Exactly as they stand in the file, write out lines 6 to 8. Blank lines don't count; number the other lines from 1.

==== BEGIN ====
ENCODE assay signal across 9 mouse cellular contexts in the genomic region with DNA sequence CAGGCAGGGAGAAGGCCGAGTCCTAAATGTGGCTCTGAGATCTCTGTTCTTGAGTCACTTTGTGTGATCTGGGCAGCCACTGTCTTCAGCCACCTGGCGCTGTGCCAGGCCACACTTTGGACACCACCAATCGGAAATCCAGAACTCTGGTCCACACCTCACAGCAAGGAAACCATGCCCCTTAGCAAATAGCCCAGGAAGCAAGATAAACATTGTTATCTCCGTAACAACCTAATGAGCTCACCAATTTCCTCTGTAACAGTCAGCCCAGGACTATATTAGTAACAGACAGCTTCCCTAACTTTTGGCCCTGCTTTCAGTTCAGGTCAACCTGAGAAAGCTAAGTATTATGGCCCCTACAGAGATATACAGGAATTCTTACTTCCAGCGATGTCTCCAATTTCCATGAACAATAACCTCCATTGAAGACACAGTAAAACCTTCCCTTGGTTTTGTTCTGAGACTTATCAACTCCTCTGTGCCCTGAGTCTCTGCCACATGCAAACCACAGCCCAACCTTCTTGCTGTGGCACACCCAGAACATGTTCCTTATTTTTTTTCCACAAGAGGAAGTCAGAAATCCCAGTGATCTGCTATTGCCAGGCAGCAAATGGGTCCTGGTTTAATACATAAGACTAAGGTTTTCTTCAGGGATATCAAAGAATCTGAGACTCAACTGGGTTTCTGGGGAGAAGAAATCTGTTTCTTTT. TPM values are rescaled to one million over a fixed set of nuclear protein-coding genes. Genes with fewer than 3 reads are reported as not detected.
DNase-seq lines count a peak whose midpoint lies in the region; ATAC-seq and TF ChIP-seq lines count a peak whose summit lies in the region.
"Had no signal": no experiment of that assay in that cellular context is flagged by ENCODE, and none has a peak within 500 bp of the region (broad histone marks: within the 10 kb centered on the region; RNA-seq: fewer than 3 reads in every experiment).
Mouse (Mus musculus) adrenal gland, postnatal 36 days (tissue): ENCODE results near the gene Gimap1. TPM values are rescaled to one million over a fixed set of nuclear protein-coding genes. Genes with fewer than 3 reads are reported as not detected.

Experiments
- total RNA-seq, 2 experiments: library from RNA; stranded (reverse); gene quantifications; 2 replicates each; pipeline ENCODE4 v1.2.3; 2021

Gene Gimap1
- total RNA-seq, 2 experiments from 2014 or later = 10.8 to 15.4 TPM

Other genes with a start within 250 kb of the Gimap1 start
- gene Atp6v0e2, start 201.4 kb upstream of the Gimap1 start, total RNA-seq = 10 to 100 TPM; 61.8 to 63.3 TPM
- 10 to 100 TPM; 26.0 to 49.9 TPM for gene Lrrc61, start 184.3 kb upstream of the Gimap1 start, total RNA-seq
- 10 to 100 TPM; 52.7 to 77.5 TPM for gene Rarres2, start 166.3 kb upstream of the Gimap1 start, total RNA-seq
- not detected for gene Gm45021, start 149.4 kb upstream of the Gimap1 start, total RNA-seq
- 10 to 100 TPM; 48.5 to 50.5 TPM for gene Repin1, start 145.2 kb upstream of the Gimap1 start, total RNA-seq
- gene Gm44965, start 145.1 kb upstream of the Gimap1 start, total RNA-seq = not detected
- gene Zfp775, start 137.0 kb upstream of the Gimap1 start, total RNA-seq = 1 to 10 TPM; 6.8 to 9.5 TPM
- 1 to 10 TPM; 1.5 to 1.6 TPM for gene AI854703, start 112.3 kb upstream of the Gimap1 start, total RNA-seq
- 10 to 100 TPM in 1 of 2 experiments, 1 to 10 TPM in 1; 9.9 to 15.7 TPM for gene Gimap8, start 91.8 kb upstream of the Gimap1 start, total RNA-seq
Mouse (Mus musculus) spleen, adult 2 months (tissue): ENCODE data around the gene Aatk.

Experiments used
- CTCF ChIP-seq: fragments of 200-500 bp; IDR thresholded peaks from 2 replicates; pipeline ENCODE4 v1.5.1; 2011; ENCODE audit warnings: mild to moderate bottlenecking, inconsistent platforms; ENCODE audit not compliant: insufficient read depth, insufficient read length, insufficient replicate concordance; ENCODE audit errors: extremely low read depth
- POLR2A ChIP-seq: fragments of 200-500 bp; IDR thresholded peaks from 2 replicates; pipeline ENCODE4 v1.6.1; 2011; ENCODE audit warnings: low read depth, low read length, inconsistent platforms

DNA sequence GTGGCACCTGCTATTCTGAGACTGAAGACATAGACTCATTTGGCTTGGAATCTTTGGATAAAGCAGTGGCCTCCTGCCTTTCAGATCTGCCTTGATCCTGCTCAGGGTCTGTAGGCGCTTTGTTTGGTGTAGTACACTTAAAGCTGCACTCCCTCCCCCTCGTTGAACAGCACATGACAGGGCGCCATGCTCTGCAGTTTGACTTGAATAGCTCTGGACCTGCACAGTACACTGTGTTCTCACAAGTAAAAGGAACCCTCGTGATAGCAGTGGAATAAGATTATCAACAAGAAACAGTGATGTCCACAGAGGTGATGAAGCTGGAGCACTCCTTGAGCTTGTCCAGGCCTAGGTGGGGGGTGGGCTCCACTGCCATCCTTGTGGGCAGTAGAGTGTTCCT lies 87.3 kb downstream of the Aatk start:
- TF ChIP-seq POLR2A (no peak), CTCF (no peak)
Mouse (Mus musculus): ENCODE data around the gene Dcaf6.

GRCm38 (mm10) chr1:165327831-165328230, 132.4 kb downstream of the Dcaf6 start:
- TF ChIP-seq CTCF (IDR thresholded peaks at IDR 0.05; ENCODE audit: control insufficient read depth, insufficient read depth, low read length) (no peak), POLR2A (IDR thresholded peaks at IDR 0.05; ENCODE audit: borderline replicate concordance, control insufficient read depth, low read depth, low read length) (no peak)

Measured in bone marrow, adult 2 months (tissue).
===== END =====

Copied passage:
- total RNA-seq, 2 experiments: library from RNA; stranded (reverse); gene quantifications; 2 replicates each; pipeline ENCODE4 v1.2.3; 2021

Gene Gimap1
- total RNA-seq, 2 experiments from 2014 or later = 10.8 to 15.4 TPM